DIY - Azuki Bean Paste
If chocolate is that ubiquitous, go-to complement and condiment to Western desserts, then Azuki bean paste is that to Eastern desserts. Azuki or red bean paste can be seen in steamed buns when you go to dim sum or in grocery store freezers when you buy red bean ice cream or mochi. And on streets across Taiwan or Hong Kong or Japan, you'll see stands that sell these wheel-shaped cakes (imagawayki) filled with fillings like red bean paste.
The paste is super versatile and honestly, can be used for filling in so many things. Surprisingly however, even though the ingredients are only beans, water, and sugar, some Asian grocery stores sell Azuki bean paste pretty expensively. I've seen a 12-ounce can go for six or seven dollars! It's true that depending on the quality of the bean used, Azuki bean paste prices can vary, but even if you buy the most expensive dried red beans at the market - usually a Japanese or Korean variety - you can cut down the cost by half easily. I personally like making it myself because I can adjust for sweetness and mash the beans up to the exact texture I want. Tsubuan is the one I made today, which still has a chunkier texture versus koshian, which is entirely smooth. It's also super easy to make and freeze-able, so you'll have a filling for desserts any time you want to make one.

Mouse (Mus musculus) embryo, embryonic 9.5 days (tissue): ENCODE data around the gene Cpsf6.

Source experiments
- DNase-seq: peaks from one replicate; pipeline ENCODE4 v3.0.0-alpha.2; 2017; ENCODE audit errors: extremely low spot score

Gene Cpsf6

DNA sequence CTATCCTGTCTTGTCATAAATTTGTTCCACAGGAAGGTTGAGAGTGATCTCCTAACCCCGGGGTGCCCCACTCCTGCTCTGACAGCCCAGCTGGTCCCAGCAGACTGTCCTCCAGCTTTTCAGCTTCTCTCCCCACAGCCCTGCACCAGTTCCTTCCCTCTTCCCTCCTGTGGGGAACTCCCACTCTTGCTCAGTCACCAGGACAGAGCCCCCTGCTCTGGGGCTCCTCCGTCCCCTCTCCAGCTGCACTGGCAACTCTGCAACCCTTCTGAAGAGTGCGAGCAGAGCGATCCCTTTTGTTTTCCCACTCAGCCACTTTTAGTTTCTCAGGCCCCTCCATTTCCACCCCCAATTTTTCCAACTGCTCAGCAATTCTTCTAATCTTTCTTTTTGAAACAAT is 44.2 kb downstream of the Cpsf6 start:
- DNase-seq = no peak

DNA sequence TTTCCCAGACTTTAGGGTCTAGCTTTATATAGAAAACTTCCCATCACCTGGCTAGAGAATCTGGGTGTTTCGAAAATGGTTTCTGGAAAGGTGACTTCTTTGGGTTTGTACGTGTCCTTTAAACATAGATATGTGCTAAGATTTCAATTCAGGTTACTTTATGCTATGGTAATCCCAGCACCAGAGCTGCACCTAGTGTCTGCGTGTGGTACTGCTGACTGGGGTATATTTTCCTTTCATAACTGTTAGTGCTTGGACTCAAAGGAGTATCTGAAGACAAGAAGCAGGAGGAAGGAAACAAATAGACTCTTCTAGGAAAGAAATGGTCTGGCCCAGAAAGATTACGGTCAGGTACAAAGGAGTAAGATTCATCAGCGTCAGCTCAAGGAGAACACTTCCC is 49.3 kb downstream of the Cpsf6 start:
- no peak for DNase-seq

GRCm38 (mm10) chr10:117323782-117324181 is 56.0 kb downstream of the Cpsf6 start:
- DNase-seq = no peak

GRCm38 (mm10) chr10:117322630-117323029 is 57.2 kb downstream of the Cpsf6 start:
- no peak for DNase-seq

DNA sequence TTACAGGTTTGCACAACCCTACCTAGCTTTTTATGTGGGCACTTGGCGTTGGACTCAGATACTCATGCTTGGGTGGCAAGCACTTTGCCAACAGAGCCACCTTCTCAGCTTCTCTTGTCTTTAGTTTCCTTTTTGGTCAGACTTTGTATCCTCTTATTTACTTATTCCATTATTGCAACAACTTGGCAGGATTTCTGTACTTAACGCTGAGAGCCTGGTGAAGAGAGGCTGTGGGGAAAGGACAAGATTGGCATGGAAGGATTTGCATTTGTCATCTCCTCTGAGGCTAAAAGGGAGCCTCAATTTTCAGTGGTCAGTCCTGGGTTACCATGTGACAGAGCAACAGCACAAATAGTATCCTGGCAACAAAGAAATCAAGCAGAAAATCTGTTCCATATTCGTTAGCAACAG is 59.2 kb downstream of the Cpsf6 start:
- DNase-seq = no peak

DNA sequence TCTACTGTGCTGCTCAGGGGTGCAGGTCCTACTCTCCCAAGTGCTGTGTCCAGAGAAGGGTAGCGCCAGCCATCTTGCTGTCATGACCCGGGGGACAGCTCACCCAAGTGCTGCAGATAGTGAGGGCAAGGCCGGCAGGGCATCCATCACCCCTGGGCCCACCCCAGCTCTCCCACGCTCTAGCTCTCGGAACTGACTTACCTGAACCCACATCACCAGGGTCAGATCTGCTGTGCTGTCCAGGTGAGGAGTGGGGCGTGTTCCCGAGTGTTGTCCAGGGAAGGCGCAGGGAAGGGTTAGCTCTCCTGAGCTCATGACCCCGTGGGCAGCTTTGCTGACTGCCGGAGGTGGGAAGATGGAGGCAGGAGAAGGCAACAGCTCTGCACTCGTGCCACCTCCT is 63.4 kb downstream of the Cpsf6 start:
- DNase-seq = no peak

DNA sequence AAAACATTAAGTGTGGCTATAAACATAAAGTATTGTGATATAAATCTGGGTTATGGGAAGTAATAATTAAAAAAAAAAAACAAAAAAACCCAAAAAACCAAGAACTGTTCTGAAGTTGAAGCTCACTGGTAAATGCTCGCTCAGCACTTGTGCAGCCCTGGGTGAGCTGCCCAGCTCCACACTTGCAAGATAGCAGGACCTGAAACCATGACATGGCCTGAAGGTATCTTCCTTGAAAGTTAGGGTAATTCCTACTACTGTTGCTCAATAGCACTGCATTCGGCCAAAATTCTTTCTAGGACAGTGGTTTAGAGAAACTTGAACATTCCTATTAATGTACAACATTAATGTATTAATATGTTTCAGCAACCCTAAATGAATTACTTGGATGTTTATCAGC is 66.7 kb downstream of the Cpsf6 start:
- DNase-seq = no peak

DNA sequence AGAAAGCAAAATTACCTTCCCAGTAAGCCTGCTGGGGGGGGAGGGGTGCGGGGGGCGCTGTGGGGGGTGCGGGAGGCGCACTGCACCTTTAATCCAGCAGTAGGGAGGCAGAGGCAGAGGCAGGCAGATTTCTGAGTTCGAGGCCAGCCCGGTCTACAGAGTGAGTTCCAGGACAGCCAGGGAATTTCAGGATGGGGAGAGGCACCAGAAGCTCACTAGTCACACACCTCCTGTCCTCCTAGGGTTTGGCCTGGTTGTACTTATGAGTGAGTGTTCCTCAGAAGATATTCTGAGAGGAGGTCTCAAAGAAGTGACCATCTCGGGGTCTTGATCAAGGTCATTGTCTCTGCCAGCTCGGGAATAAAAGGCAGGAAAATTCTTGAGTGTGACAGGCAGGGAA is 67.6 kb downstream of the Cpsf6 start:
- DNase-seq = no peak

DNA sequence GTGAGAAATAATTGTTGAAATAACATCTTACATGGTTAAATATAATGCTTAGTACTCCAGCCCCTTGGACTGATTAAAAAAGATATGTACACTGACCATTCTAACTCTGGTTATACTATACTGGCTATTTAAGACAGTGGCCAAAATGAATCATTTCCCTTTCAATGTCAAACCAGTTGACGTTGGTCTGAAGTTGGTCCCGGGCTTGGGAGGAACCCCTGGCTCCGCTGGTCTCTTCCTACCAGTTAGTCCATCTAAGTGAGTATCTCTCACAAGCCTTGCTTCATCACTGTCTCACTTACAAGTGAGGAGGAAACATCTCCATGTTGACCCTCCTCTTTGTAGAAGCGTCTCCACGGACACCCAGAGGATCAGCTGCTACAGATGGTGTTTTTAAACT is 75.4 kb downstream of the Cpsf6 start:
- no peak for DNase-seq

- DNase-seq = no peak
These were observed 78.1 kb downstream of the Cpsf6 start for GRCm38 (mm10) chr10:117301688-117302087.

Boil Azuki beans with several cups of water, making sure water level is about 2 inches above the beans. Once boiling, turn heat off and let beans sit for 5 minutes covered. Drain beans.
3. Put the beans back onto the pot. Add more water to just cover the beans. Bring water to a boil and simmer for 1 hour, adding additional water when needed to make sure beans are covered.
4. After 1 hour, drain and test beans with fingers. It should break apart easily. Then turn heat to high and add sugar in several installments, stirring between each one until dissolved. Turn off heat and let paste thicken.
5. Use a wooden spoon to mash up the beans if needed. Transfer paste to a container and put in refrigerator. Paste can be kept for several days and can also be frozen.
- 1 cup Azuki beans
- 1 cup granulated sugar
- Pinch of salt